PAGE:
While walking and listening to the recordings from home, I noticed that the sounds of Linz and Varanasi mixed. Although I had put in earphones on a relatively high sound volume, I could still make out the noise of traffic on Assi Ghat Road – a busy street around the institute. Linz (Austria in general) does not compare to the volume level and business of Indian city life. So by taking a less dominant soundscape into a more dominant one as a base, the third audio space created itself naturally. Both soundscapes are binaural – live listening is binaural in itself – and therefore they fused into one another spontaneously and naturally.
Similarities, opposites and the magic of suggestion: Bringing Austrian sounds to India is an opposite in itself and is intended to not only encourage the question of Heimat on levels of auditory perception but also trigger emotions and stories that arise from the confusion of sound and sight, the unknown in the familiar. When contemplating about what sounds to pair with which stations, I chose to use three methods: similarity, opposites and suggestion. The first category is the most obvious one: Same place, equivalent sound. For example, this would apply to the supermarket I picked; in this sound station you will be able to enter a small scaled supermarket on Assi Ghat Road while listening to sounds from a larger scaled supermarket from Linz over your earphones. Another example from this category but a little different in its match is the temple sound station: you will enter a temple and listen to sounds that I recorded while attending a catholic mass. Obviously, although the places correlate in terms of their function (houses of prayer), the sound and sight of this pairing will not go hand in hand entirely due to different rituals. The second category (opposite) is a mixture of necessity and conscious decision making. One of the most interesting sounds that I had recorded in Linz were violently moving sounds like trains in a train station or vehicles passing on the autobahn. Evidently, there are no train stations or highways on Assi ghat. So, those stations could only be placed in opposites like in very narrow alleys. The space created here is therefore theatrical as the the participant´s brain will try to make a connection between sound and sight. Making that connection will only be possible through imagination and narrative. The third category of suggestion is one that I discovered by walking along a street that was lined with high walls. I was listening to sounds of the main shopping street in Linz (Landstraße) that also featured trams, people talking, street music and speakers on a political campaign. By hearing sounds that suggested people in action that I could not see, I automatically imagined them to be behind those walls. As I result, the situation went from theatrical and fictitious to real but unseen. The same technique applies to the construction site sound station that I want to place in front of the facade of an old and uninhabited house.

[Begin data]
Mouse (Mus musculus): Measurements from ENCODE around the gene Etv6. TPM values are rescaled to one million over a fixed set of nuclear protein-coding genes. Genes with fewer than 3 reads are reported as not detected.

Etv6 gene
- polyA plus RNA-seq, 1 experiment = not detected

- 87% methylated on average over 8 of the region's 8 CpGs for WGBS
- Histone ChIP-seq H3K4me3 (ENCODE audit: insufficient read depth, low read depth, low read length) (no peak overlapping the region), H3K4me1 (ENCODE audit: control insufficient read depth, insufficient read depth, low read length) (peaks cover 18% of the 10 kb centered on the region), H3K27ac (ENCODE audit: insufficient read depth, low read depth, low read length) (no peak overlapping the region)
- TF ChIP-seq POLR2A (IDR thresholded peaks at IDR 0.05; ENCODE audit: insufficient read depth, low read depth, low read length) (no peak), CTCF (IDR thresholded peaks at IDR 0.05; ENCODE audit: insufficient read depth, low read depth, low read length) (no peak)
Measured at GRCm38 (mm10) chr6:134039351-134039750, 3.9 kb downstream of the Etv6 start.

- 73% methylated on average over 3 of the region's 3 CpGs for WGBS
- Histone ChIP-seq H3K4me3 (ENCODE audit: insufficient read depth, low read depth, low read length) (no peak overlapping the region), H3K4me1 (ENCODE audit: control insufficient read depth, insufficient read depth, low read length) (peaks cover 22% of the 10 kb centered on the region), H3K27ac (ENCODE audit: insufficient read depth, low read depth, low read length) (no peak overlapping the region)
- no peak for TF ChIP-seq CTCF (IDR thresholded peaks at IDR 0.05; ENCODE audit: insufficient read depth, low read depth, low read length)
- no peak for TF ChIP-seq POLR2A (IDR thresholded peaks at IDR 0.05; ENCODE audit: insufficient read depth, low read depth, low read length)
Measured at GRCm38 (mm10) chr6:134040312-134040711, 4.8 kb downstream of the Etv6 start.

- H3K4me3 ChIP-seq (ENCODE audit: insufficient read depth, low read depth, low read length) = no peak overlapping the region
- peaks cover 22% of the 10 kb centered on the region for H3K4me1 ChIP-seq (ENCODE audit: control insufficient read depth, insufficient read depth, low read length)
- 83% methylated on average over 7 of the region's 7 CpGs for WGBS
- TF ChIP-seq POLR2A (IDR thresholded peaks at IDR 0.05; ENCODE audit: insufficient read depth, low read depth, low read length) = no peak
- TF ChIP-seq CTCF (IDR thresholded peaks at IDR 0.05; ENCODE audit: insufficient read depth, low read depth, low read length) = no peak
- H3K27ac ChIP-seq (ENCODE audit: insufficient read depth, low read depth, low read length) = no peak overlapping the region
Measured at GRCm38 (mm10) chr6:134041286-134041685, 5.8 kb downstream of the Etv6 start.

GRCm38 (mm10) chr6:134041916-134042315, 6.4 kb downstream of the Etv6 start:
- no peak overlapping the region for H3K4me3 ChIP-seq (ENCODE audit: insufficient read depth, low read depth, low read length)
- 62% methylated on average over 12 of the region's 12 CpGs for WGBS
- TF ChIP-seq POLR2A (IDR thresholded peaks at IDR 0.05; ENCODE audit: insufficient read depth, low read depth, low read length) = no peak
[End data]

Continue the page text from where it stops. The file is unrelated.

After roughly drafting a map and marking the sound stations on that map, Harsha and I went to talk to people that were affiliated with the places. All of the shop owners were friendly and curious about the project. Next step: graphic design and sound editing!